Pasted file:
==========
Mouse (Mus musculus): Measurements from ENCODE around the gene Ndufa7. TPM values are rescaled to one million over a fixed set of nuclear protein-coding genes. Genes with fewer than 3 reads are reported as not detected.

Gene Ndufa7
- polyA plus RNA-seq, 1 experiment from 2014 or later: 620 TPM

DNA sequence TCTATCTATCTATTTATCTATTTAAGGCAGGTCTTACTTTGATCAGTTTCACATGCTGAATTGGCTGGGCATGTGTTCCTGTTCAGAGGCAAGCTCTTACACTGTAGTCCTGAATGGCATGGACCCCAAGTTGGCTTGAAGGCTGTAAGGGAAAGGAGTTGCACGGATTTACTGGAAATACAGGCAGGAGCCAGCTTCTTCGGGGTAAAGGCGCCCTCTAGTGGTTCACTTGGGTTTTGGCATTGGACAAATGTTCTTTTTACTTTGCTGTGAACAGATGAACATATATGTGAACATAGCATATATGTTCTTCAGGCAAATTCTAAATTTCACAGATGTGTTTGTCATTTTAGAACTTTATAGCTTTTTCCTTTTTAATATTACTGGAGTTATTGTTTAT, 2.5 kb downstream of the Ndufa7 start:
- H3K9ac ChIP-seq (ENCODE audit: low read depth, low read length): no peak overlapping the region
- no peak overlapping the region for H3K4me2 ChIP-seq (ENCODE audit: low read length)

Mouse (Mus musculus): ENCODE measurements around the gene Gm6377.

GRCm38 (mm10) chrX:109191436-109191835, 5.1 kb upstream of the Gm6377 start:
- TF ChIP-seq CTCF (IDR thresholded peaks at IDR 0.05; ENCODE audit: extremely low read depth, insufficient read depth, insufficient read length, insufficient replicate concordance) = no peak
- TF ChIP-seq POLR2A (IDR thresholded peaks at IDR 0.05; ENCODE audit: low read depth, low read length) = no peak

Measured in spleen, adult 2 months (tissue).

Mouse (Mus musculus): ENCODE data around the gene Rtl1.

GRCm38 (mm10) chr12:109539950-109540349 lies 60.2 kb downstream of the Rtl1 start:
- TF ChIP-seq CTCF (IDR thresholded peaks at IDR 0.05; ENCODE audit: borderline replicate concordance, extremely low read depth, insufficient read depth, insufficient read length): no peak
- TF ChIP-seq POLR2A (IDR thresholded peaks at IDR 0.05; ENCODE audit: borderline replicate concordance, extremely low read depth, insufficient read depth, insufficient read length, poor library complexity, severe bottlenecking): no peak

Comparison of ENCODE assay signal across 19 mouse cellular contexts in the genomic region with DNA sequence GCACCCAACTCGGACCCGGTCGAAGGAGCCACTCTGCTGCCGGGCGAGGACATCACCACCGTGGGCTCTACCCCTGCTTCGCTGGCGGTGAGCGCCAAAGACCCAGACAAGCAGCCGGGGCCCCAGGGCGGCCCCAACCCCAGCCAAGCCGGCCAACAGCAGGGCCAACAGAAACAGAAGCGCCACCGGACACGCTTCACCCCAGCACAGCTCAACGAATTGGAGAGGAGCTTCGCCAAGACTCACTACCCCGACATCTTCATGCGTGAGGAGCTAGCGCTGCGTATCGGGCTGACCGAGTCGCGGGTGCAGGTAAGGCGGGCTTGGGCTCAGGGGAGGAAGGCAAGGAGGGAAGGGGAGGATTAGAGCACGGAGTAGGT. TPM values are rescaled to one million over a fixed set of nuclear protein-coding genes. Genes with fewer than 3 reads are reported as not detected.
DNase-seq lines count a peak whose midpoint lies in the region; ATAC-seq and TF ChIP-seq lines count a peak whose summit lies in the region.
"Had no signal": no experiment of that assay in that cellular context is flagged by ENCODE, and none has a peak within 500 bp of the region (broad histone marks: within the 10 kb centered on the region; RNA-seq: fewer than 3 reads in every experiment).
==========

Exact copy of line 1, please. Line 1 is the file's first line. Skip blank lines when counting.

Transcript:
Mouse (Mus musculus): Measurements from ENCODE around the gene Ndufa7. TPM values are rescaled to one million over a fixed set of nuclear protein-coding genes. Genes with fewer than 3 reads are reported as not detected.